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Top White House Aides Tricked By Email Prankster Posing As Other Top Aides

In response to a fake Reince Priebus, Anthony Scaramucci told him to read Othello.

01/08/2017 2:57 PM AEST | Updated 01/08/2017 2:57 PM AEST
MANDEL NGAN via Getty Images
Homeland security adviser Tom Bossert was among those fooled by an anonymous email prankster pretending to be another White House official.

Senior officials at the White House, including ousted communications director Anthony Scaramucci, were duped by an email prankster after being sent a series of messages that appeared to come from other top aides in the Trump administration, CNN first reported Monday night.

The anonymous prankster, who lives in Britain and tweets using the handle @SINON_REBORN, reportedly posed as White House Chief of Staff Reince Priebus in one of the email chains to Scaramucci shortly after Priebus announced his resignation last week.

“At no stage have you acted in a way that’s even remotely classy, yet you believe that’s the standard by which everyone should behave towards you?” a mock Priebus emailed. “General Kelly will do a fine job. I’ll even admit he will do a better job than me. But the way in which that transition has come about has been diabolical. And hurtful. I don’t expect a reply.”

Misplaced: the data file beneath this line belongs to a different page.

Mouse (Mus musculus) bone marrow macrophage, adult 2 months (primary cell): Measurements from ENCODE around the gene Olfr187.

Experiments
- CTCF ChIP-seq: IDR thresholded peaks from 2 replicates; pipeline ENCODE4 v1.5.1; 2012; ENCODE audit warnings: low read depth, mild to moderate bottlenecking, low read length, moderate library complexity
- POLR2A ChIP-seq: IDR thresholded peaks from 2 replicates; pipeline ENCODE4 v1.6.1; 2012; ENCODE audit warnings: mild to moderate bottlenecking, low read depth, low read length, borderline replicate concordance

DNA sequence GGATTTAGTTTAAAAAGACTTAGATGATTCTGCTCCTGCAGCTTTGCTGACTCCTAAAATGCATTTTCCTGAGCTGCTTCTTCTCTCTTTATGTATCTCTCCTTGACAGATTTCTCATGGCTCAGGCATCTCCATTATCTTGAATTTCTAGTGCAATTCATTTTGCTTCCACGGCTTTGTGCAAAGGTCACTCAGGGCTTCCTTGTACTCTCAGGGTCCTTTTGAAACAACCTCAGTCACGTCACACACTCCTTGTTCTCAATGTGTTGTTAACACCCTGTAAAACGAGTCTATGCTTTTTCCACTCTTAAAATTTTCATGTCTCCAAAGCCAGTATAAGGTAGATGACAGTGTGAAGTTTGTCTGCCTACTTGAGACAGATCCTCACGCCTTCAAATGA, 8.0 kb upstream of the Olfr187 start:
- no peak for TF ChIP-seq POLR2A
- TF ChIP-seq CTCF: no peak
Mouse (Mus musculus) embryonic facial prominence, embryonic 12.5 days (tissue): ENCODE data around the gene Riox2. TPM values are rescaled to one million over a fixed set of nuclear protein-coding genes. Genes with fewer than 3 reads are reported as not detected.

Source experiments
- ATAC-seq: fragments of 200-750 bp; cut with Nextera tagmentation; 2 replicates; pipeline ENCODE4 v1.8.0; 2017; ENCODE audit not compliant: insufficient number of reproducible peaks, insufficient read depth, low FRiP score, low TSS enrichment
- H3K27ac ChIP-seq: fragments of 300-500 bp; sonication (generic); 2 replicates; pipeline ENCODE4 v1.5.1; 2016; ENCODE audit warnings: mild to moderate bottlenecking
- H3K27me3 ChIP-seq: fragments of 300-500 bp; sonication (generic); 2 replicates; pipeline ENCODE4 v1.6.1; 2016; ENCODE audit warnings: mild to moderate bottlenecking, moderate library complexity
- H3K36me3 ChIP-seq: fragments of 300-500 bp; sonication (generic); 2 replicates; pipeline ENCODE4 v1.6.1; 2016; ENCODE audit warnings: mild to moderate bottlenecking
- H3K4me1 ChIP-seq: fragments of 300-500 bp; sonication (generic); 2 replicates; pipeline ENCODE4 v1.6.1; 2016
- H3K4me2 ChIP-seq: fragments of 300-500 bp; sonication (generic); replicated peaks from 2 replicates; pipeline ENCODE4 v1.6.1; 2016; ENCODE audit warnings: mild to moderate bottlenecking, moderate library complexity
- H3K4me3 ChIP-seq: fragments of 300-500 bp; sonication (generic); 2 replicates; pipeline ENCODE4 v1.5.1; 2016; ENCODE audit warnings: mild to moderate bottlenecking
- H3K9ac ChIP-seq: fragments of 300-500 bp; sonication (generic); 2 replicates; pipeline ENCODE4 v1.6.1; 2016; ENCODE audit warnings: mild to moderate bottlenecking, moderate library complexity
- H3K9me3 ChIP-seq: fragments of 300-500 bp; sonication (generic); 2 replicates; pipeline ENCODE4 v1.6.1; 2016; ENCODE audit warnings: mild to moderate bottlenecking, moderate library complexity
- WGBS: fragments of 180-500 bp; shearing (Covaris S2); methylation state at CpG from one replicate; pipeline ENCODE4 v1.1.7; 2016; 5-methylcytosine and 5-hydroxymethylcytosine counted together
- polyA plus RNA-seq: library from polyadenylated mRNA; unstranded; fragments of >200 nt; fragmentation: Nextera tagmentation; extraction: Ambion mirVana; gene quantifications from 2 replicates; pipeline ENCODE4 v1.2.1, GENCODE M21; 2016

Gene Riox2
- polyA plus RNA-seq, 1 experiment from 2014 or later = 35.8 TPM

Scaramucci replied: “You know what you did. We all do. Even today. But rest assured we were prepared. A Man would apologize.” He later went on to tell the prankster (thinking it was still Priebus) to “Read Shakespeare. Particularly Othello.”

Scaramucci was also sucked into an exchange with a fake Jon Huntsman, the former Utah governor who was chosen last month to be the U.S. ambassador to Russia. The real Huntsman was also tricked by a fake Eric Trump, and the real Eric Trump was emailed by a fake Donald Trump Jr., although the younger son of the president later said he forwarded the messages to authorities.

The prankster was able to successfully pose as President Donald Trump’s son-in-law, Jared Kushner, in an email sent to homeland security adviser Tom Bossert. The message from a fake Kushner included an invitation to “a bit of a soirée” alongside promises of “food of at least comparible [sic] quality to that which we ate in Iraq.”

“Should be a great evening,” the note ends.

“Thanks, Jared. With a promise like that, I can’t refuse,” Bossert wrote back, according to the email obtained by CNN. He also included his personal email address, which CNN redacted.

CNN obtained the emails from the prankster and confirmed their authenticity with the White House. Press Secretary Sarah Huckabee Sanders responded that the White House was investigating the cyber-spoofing.

You can read the full exchanges at CNN.

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